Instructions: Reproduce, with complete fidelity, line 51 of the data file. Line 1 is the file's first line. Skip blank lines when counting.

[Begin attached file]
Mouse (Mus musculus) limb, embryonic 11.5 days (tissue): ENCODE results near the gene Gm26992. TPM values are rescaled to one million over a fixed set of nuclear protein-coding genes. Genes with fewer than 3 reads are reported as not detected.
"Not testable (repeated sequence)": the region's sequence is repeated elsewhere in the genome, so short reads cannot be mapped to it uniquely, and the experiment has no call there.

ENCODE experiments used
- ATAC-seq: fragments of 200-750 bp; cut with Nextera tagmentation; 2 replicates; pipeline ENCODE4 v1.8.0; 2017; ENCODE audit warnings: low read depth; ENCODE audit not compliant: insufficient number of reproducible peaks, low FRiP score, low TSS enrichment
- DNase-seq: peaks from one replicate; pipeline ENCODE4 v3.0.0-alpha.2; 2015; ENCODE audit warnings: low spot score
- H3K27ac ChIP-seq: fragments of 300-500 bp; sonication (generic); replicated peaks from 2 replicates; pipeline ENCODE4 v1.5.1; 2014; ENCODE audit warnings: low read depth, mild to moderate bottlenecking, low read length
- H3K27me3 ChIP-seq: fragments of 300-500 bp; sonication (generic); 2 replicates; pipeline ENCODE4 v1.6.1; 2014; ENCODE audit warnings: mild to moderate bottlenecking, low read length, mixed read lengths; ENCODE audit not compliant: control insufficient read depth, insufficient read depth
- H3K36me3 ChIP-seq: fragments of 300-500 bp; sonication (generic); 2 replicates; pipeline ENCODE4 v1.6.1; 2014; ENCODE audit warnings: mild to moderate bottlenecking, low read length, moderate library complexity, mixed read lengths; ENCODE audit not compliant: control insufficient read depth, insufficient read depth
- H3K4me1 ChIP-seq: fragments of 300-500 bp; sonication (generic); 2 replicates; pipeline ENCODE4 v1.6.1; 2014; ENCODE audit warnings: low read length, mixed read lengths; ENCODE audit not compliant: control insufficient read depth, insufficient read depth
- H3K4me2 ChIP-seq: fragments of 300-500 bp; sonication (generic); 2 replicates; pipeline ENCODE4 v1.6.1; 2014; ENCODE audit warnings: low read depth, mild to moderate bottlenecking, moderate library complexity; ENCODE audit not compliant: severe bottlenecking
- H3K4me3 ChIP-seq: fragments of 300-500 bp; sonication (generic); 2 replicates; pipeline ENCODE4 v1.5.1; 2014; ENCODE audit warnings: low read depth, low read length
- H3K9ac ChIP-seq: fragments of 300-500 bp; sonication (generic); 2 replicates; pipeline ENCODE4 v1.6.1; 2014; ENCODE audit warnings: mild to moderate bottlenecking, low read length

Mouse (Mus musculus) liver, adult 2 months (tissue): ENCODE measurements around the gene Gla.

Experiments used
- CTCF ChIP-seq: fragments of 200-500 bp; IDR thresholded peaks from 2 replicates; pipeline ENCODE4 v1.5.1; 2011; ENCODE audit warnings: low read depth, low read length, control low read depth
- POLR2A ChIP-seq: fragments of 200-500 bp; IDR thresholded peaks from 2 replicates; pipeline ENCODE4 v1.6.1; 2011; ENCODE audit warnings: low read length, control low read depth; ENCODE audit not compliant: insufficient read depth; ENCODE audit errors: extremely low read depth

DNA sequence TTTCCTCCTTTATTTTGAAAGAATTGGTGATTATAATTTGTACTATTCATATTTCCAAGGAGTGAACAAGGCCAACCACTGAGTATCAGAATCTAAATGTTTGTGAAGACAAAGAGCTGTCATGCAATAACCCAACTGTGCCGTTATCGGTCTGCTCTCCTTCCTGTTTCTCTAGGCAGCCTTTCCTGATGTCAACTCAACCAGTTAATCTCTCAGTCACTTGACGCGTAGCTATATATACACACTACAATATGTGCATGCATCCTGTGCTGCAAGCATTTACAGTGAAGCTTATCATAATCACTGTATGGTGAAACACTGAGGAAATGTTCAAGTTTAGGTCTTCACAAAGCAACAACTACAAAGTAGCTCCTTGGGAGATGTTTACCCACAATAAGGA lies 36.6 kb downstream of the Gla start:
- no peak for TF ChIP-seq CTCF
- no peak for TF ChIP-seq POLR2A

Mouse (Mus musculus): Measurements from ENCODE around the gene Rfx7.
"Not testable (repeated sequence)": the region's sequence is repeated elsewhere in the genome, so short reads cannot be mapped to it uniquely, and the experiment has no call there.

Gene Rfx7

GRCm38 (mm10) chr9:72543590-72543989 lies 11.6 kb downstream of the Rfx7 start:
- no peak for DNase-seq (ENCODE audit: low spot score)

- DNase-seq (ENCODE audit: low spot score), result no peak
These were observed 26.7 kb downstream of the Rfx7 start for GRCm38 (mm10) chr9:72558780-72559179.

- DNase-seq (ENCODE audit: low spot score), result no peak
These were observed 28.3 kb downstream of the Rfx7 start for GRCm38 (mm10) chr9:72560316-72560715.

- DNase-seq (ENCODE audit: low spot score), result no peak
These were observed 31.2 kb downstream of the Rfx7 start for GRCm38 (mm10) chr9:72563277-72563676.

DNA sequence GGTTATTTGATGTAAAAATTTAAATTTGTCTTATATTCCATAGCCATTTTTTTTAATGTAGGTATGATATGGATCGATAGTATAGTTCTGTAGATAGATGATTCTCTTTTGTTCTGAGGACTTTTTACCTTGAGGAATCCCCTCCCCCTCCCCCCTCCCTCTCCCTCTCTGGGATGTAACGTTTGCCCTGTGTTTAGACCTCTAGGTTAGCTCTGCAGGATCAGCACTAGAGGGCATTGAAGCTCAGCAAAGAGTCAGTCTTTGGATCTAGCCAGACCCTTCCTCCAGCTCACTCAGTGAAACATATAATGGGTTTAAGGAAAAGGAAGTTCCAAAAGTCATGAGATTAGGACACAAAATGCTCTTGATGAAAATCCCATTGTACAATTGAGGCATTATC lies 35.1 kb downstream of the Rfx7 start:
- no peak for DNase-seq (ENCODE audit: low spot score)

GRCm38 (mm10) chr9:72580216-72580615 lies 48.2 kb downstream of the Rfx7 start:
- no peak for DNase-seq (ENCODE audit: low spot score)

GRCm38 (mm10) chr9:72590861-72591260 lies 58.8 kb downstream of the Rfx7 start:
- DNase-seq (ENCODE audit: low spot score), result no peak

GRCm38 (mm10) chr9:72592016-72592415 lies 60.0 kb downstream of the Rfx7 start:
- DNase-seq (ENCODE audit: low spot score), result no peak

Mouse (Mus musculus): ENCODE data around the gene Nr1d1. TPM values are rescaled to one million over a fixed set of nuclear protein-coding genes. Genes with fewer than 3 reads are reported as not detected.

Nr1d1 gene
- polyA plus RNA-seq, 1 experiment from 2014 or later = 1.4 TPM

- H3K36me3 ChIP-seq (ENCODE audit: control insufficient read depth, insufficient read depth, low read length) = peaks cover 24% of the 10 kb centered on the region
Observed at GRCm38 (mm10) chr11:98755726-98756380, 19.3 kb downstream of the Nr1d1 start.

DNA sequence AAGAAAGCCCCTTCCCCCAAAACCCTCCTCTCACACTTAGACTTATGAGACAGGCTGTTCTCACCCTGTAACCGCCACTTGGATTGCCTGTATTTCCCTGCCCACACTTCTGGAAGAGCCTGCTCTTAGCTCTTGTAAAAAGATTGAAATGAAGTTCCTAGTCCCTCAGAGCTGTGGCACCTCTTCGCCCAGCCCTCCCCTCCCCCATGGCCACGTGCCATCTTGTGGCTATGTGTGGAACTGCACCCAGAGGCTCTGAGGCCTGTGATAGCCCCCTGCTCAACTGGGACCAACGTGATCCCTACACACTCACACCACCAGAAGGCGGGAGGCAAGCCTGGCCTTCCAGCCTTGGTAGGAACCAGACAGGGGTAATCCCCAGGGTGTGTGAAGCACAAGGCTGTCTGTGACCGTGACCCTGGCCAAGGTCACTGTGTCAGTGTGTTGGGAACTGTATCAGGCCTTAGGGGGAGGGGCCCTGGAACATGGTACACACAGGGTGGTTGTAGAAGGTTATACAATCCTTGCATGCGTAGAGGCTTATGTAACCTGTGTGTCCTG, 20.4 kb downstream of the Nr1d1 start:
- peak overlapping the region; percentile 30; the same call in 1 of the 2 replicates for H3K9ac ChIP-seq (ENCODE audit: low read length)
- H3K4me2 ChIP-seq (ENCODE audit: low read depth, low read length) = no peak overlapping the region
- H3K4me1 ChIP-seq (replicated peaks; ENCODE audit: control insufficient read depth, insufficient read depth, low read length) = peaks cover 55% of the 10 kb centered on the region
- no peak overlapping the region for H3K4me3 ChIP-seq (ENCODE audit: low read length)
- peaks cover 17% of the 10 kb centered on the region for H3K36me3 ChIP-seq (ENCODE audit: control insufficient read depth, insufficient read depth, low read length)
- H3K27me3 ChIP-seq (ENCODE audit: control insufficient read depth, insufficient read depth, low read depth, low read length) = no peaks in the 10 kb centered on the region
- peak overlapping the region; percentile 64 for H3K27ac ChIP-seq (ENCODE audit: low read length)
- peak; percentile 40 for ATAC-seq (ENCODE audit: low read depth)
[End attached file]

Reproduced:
- peak overlapping the region; percentile 64 for H3K27ac ChIP-seq (ENCODE audit: low read length)